Seated on an unstable tectonic plate and weak sedimentary rock, Jaisalmer’s Sonar Fort is gradually sinking with water seepage accentuating the situation
“Waxed sailors curse the rain, for which poor shepherds have prayed in vain” goes the famous quote by Edmund Waller. While people of Rajasthan’s desert districts desperately pray and wait for rains, the blessed showers from sky do not seem to bring happy tidings to the residents of the historic Sonar Fort in Jaisalmer.
Standing proudly amidst the golden stretches of the vast desert, the fort with its yellow sandstone walls looks beautiful when the sun sets, giving it a lovely honey gold hue. That’s why, perhaps, the locals call it sonar quila. Though enjoying an exquisite place in the architectural grandeur of Rajasthan, it had not carved out a niche in the tourist map until the great filmmaker Satyajit Ray immortalised it in his classic movie Sonar Kella.
Built in 1156 A.D., this is perhaps the only fort in India which can appropriately be called a living fort. But sadly, today it is struggling with the problem of water seepage and inadequate civic facilities, not to speak of the neglected and crumbling old houses. Even, Ray’s child hero Mukul’s house is in shambles now.
The threat to Sonar Fort situated on Trikuta hills, built by Bhati ruler Rao Jaisal, is manifold. It is not seepage alone but safety concerns of the people living inside the fort are equally grave. Seismic studies have also indicated tectonic instability in a section of the fort’s foothill. Vijay Balani, a poet and resident of the fort, says, “The fort foothill is sinking. It is not solid rock like other forts of Rajasthan but weak sedimentary rock; so seepage is affecting its foundation.”
The woes, however, are not new, Mr. Balani says with a sigh. In 1995, one of the most significant parts of the fort — the Queen’s Palace known as Rani Ka Mahal —had collapsed. Sections of the lower pitching walls and some other parts also collapsed in 1999. Last year, a part of the boundary wall had collapsed due to heavy rains and the fort suffered damages.
Tourism activities started in Jaisalmer fort in around 1980s, recalls Chandra Prakash Vyas, secretary, Jaisalmer Vikas Samiti (JVS). Today, the town is one of the most popular tourist destinations of the desert State and approximately five to six lakh tourists throng the Sonar Fort annually. The fort is abuzz with commercial activities as many shops, restaurants and hotels have come up leading to heavy vehicular and human traffic. Sensing its huge potential, locals quickly set up shops diplaying handicrafts, hand-embroidered materials, paintings and what not to attract both domestic and foreign tourists. Residents converted their houses into guest houses, curio shops or coffee shops to accommodate tourists and earn money.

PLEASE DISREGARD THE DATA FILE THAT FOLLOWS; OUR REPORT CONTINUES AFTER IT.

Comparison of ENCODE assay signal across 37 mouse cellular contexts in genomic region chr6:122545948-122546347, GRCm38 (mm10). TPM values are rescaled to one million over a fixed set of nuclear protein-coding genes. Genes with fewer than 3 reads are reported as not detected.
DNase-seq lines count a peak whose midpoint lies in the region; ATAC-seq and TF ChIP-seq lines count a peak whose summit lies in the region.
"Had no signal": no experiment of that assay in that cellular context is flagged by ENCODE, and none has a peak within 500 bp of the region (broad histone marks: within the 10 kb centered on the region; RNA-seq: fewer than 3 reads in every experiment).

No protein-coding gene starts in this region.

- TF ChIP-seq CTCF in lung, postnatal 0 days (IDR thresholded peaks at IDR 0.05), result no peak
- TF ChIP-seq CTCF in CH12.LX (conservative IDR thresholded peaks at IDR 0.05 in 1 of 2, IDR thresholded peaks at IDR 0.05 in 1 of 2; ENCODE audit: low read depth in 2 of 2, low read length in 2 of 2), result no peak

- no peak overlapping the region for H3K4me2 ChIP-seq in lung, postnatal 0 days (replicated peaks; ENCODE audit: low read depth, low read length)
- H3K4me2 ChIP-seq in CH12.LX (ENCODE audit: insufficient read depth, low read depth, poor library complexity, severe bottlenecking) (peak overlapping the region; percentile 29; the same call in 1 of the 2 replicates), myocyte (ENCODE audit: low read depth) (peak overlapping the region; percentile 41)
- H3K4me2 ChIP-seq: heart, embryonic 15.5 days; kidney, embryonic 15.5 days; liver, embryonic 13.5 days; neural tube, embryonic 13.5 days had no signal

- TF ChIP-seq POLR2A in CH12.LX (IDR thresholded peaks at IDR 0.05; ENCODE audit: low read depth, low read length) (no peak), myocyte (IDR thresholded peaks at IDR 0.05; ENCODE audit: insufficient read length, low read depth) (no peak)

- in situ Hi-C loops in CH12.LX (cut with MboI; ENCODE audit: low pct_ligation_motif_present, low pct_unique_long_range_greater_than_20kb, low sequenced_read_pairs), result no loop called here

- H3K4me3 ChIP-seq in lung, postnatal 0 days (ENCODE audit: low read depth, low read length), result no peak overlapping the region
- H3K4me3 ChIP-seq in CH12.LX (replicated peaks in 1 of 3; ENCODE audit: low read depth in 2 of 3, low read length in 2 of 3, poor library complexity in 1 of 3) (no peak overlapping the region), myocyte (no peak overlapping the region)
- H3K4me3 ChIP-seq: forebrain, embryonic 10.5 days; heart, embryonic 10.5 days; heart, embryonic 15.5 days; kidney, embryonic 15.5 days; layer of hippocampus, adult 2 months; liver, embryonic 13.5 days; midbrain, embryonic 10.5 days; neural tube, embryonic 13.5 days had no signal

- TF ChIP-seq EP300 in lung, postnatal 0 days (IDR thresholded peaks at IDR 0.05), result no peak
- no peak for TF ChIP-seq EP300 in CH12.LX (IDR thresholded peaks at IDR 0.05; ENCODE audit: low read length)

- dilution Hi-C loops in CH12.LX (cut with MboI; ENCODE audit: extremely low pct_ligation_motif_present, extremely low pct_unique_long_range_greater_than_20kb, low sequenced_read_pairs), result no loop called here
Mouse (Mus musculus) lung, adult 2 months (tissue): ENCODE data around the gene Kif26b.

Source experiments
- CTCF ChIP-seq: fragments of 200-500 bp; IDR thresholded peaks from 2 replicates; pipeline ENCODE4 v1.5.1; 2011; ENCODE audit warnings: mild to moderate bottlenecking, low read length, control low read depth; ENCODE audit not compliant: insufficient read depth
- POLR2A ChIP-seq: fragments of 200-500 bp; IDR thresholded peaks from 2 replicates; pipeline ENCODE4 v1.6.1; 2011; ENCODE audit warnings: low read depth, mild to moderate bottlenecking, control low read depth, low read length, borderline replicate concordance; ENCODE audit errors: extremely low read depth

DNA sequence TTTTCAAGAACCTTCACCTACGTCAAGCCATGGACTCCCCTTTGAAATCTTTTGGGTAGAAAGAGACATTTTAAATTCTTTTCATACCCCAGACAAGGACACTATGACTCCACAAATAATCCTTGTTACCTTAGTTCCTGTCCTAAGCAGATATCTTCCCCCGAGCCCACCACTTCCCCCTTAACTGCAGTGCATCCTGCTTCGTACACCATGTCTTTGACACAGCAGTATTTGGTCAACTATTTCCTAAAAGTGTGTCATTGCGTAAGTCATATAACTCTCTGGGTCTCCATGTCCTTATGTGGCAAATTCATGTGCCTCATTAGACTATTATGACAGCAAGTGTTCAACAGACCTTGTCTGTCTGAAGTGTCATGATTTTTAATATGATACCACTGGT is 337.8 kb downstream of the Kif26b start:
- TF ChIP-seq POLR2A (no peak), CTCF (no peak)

Mr. Vyas says in olden times there was scarcity of water; so there was no question of misuse. The old-style toilets did not require gallons of water like the present day ones. Rainwater used to get cleared in no time through the excellent drainage system, called ghut nali situated in all the four directions of the fort. Construction of roads and development of other civic amenities has disturbed the slope. The level of lanes and basement in houses has come to almost same level. And due to the defective drainage system, water can flow only in one direction so the drains often get chocked.
A population of about 4,000 people is living inside the fort for almost 856 years now, a large section belonging to Brahmin and Daroga communities. Most of them had their ancestors engaged in the workforce of the Bhati rulers of Jaisalmer. And perhaps, were given permission to reside within the walled premises of the fort. Now since it is a famous world monument, no one can buy, renovate or construct a new house without prior permission from the State government and the Archaeological Survey of India (ASI).
Lots of agencies are engaged in conservation and maintenance of the fort. The ASI looks after the restoration and conservation of the outer walls, INTACH has been working on restoring palaces and municipality and district administration is responsible for upkeep and maintenance of civic amenities.
JVS feels the local municipality, the Public Health Engineering Works and Electricity departments need to work in harmony and with a time bound schedule. Hinting at the slow restoration work of the fort boundary, Mr. Vyas says, “Nau din chale adhai kos,” (you take considerable time but cover only a very short distance). He is also upset with the changing mindset of locals. “Ab sampannta me swacchandta aa gayi hai,” (Prosperity has given way to unruliness).
There are almost 40 houses in dilapidated condition, he says. Their owners have moved to other cities. The Rajasthan High Court, in an order nearly eight years ago, had ordered to demolish old crumbling houses that pose a threat to the fort. But there remains a lot undone due to reported lack of coordination between local administration and the guidelines of the ASI.
ASI director Hradyesh Kumar Sharma on his visit to Jaisalmer recently, however, clarified that the district administration did not need to wait for clearance from ASI to demolish dilapidated structures.
At a recent meeting held at the district headquarter, Principal Secretary, Art and Culture, Gurujot Kaur also asked the ASI to publicise norms and regulations for conservation of Sonar Fort at prominent places to generate awareness among residents and tourists. The JVS and all well meaning citizens just hope that there will be sincere efforts to keep the grandeur and beauty of the golden fort intact. And it will continue to draw tourists, not just from West Bengal who wish to have a peep at Mukul’s bari but from world over for a virtual charismatic experience!